A successful run will ensure we have a good starting model for the equilibration step. We will perform a two-step equilibration of the solvated fibril, starting with temperature equilibration with the canonical (NVT) ensemble and followed by an isothermal-isobaric ensemble (NPT) of 500ps each. The short time is sufficient for equilibrating small/medium systems, but we check the output to re-affirm the plan.
We now repeat the grompp and mdrun commands using a different mdp file nvt.mdp:
gmx_mpi grompp -f nvt.mdp -p newtopol.top -c em.gro -r em.gro -o nvt
gmx_mpi mdrun -deffnm nvt -dlb yes
At the end of a successful run, analyze the temperature evolution and output structure:
gmx_mpi energy -f nvt.edr -o nvt.xvg
Choose the option "Temperature" followed by "0" to end the input prompt. Now, using any plotting tool of choice (Xmgrace), you can visualize the temperature fluctuation.
Echo “Cellulose System” | gmx_mpi trjconv -f nvt.gro -s nvt.tpr -pbc mol -center -o nvt.gro
After bringing the system's temperature to a stable range of around 300K, we will now use a barostat in combination with the thermostat to model the system with an environment that closely resembles the experimental conditions. In the second step equilibration, we will run the NPT ensemble run for 500 ps with a V-rescale thermostat, weakly-coupled Berendsen barostat and position restraints for heavy atoms. Note that we implement semi-isotropic pressure coupling to separate the way the fibril feels pressure along the chain axis (Z) and the other two axes. The pressure coupling is isotropic in the X and Y direction. The NPT run parameter file is available as npt.mdp.
; Pressure coupling
pcoupl = Berendsen ;Parrinello-Rahman for production run (NPT)
pcoupltype = semiisotropic ; uniform scaling of box vectors in x-y and independent z
tau_p = 2.0 ; time constant, in ps
ref_p = 1.0 1.0 ; reference pressure, in bar
compressibility = 4.5e-5 4.5e-5 ; isothermal compressibility of water, bar^-1
refcoord_scaling = com
Now, let’s start the pressure equilibration run.
gmx_mpi grompp -f npt.mdp -p newtopol.top -c nvt.gro -r nvt.gro -t nvt.cpt -o npt
gmx_mpi mdrun -deffnm npt -dlb yes
Analyze the pressure equilibration using the following command:
gmx_mpi energy -f npt.edr -o npt.xvg
Choose the options "Pressure" followed by "0" to end the input prompt and visualize the plot in the output file npt.xvg
Next, we again make the structure whole using the trjconv tool:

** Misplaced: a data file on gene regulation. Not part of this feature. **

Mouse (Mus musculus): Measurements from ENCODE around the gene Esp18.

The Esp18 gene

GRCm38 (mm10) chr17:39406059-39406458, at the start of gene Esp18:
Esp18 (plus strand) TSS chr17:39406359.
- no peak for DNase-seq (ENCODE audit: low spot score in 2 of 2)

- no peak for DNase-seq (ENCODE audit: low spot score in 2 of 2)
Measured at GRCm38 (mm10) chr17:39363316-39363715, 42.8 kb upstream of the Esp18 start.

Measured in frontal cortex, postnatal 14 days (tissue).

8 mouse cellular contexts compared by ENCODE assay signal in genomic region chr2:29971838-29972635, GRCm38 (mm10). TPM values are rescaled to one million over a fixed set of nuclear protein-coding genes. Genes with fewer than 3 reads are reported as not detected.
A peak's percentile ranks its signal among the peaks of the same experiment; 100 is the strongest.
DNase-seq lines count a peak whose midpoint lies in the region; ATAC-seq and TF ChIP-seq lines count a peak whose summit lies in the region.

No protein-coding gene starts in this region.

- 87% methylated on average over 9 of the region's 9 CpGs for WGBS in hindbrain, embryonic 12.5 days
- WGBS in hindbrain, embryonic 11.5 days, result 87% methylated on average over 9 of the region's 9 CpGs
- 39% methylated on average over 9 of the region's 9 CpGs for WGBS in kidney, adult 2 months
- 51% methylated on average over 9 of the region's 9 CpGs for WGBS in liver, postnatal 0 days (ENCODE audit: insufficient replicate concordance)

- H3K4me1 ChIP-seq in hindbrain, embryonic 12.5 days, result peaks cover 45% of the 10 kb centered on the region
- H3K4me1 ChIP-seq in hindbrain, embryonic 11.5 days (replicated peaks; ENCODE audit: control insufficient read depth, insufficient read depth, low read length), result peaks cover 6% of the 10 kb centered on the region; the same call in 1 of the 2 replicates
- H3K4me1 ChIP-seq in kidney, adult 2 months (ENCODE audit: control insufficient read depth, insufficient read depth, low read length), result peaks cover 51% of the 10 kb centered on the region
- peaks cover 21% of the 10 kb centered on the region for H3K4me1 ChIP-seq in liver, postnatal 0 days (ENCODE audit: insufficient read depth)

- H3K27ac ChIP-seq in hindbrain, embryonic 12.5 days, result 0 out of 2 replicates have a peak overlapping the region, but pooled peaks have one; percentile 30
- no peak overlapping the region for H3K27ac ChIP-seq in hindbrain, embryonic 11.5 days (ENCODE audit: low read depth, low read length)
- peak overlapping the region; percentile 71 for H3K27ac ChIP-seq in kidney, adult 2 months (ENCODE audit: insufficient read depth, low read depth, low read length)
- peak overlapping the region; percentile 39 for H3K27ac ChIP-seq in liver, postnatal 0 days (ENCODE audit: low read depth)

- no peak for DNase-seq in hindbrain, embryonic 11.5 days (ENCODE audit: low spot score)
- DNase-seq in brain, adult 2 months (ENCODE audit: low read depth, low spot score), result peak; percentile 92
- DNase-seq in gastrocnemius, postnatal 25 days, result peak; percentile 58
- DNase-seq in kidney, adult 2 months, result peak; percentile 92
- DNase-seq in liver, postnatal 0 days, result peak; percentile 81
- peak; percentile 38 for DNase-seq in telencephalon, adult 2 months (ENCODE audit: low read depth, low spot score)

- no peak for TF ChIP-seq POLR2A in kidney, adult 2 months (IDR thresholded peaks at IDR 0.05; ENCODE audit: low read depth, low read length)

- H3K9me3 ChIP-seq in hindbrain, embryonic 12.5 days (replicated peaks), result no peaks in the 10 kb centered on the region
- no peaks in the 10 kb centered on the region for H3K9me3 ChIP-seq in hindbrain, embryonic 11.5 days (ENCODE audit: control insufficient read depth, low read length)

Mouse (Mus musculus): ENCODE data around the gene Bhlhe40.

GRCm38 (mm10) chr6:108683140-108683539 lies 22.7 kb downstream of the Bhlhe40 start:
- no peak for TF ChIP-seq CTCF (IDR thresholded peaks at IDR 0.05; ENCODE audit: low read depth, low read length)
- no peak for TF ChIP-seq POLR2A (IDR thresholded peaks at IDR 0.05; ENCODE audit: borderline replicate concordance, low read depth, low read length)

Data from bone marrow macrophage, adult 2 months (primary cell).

echo “Cellulose System” | gmx_mpi trjconv -f npt.gro -s npt.tpr -pbc mol -center -o npt.gro
As expected, the pressure value will fluctuate widely, but the average should be closer to the reference pressure value of 1 bar. The reason behind the fluctuations has been explained in detail in the Gromacs manual and tutorial.
We use the same NPT ensemble for the production MD run but without any position restraints and a tighter pressure coupling for using the Parrionello-Rahman barostat. You can either copy the npt.mdp to md.mdp and make the below changes or download the parameter file md.mdp.
pcoupl = Parrinello-Rahman
Production run & Analysis
Okay, finally time to start the production run.
gmx_mpi grompp -f md.mdp -p newtopol.top -c npt.gro -o topol
gmx_mpi mdrun -s topol -dlb yes
Make sure to check the run ends successfully. In case of time limit issues on the cluster, it is possible to restart the MD run from the last saved time-point (state.cpt) using the following command:
gmx_mpi mdrun -s topol -dlb yes -cpi state.cpt
Once completed, make the output structure in the file confout.gro whole again using trjconv tool. Check the structure with PyMol for any visually distinct feature in the fibril model.
echo “Cellulose System” | gmx_mpi trjconv -f confout.gro -s topol.tpr -pbc mol -center -o confout-10ns.gro
In this section, we only analyse the stability of the model during the 10 ns run. It is always a good idea to evaluate the RMSD fluctuation of the most relevant part of the system (cellulose fibril in our case).
echo “Cellulose Cellulose” | gmx_mpi rms -f traj.trr -s topol.tpr -o rmsd
In the plot, there may be an initial rise in root-mean-square fluctuations but it should stabilize within 2 ns with only small fluctuations. Next, we will check the potential energy evolution over the trajectory if the stability in the RMSD curve matches the energy landscape.
gmx_mpi energy -f ener.edr -o energy.xvg
Choose the options "Potential", "Temperature", and "Density" followed by "0" to end the prompt. Now open the plot file and evaluate if the trajectory needs to be extended based on the energy landscape and density fluctuations.
Click here to move to the tutorial for building a polypropylene solvent box